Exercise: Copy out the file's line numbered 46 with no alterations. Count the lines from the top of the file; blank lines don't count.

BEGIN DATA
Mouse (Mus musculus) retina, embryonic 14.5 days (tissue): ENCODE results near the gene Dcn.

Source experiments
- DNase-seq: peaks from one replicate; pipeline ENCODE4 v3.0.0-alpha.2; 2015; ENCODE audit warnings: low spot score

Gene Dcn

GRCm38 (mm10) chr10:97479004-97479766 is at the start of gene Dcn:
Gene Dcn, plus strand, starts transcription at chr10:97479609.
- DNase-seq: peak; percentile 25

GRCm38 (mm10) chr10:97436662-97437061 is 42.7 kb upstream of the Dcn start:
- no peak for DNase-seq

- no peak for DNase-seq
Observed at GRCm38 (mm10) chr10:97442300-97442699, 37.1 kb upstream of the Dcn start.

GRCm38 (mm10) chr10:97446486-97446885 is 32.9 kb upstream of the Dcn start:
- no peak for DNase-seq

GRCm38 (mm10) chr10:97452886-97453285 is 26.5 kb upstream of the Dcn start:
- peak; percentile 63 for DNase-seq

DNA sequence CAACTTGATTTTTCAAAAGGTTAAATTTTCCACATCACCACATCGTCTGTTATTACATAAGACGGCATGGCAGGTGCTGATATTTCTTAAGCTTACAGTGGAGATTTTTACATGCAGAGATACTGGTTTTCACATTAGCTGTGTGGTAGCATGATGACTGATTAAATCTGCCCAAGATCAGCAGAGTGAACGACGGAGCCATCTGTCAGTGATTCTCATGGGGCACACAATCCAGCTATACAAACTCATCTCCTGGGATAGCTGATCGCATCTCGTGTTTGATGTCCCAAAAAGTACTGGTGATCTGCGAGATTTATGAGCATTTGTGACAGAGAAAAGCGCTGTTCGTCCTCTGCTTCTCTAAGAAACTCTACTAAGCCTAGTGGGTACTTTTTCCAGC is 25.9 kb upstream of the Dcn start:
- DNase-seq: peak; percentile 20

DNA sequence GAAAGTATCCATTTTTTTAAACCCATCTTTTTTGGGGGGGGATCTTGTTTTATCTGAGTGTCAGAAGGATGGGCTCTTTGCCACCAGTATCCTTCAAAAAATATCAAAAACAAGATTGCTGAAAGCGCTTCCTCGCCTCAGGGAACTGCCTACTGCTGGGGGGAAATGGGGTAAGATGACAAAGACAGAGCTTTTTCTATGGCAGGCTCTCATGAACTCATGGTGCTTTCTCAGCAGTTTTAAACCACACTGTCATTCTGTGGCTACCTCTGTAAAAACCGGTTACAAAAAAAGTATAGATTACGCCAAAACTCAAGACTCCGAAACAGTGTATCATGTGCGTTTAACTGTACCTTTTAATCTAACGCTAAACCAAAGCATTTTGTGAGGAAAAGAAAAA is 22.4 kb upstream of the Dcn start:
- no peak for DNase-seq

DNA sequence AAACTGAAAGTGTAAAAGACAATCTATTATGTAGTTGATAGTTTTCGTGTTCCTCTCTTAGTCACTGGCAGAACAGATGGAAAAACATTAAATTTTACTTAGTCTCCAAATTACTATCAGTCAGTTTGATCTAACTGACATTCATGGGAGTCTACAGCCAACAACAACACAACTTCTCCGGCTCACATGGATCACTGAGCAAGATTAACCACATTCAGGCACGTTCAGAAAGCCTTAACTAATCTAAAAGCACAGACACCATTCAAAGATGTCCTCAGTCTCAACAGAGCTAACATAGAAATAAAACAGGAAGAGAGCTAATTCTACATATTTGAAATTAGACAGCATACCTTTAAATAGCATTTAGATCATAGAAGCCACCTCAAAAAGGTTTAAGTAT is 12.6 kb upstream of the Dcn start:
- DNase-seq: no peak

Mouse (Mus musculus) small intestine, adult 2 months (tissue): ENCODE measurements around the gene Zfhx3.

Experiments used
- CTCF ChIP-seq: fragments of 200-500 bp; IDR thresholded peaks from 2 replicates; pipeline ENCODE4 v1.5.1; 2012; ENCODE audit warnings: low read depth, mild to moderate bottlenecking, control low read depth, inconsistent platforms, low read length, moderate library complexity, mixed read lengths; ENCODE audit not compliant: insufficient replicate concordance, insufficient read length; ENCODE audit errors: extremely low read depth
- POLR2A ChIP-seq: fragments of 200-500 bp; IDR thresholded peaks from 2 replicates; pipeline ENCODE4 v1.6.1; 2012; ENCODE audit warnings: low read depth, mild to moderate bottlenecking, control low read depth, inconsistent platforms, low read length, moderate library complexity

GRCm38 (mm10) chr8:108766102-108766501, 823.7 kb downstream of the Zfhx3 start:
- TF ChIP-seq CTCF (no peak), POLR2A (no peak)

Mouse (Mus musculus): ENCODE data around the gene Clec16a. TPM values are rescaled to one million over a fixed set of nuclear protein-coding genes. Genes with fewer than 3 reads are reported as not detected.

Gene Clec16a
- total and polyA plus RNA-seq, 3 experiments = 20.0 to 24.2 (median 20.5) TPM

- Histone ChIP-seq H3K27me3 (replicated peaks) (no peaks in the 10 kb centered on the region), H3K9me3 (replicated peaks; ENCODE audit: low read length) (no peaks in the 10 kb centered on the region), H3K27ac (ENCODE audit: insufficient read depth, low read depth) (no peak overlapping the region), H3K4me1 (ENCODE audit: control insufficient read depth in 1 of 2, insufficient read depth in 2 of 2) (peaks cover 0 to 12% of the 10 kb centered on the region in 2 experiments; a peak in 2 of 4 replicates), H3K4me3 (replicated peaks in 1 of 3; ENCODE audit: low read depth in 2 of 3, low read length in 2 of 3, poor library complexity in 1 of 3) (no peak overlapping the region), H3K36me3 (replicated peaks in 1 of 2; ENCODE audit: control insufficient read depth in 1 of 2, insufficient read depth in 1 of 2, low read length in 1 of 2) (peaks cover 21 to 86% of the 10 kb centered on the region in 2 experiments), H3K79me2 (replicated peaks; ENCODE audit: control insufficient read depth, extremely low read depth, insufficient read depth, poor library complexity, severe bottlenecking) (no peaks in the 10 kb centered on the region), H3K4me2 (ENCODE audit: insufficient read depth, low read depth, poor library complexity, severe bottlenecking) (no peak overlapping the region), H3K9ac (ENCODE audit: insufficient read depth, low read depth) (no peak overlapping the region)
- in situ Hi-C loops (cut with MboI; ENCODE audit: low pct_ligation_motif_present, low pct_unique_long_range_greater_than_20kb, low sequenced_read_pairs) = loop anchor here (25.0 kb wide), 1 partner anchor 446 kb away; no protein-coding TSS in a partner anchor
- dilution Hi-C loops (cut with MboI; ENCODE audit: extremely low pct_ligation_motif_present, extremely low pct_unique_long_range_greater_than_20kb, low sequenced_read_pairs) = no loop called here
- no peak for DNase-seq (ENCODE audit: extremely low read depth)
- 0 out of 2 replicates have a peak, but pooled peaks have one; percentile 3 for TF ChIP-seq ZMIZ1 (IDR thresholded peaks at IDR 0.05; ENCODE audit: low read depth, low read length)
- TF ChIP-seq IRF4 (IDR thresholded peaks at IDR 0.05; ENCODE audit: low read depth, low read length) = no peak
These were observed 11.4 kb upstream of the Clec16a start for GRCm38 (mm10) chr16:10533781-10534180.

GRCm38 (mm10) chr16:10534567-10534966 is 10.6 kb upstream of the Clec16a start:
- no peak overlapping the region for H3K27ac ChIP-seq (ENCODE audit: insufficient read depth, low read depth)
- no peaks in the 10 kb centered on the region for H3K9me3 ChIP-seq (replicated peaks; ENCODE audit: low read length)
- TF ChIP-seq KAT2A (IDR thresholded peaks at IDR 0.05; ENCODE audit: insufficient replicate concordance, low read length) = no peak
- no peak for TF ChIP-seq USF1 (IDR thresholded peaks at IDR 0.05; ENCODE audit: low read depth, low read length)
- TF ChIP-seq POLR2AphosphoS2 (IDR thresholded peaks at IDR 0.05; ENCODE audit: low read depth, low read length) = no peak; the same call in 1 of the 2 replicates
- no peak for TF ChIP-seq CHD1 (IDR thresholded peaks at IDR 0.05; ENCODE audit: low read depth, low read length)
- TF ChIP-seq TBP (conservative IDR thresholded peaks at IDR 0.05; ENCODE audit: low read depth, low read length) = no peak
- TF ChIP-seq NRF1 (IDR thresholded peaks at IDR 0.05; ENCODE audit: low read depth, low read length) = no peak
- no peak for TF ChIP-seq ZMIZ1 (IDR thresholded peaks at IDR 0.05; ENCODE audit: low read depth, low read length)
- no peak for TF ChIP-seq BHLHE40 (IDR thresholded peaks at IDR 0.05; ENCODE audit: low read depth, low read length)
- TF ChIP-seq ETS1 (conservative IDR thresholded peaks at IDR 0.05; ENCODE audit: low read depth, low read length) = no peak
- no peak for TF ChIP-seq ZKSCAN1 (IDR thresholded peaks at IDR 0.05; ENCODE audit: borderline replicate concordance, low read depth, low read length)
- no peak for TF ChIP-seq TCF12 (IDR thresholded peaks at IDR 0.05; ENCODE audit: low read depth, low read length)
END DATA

- TF ChIP-seq NRF1 (IDR thresholded peaks at IDR 0.05; ENCODE audit: low read depth, low read length) = no peak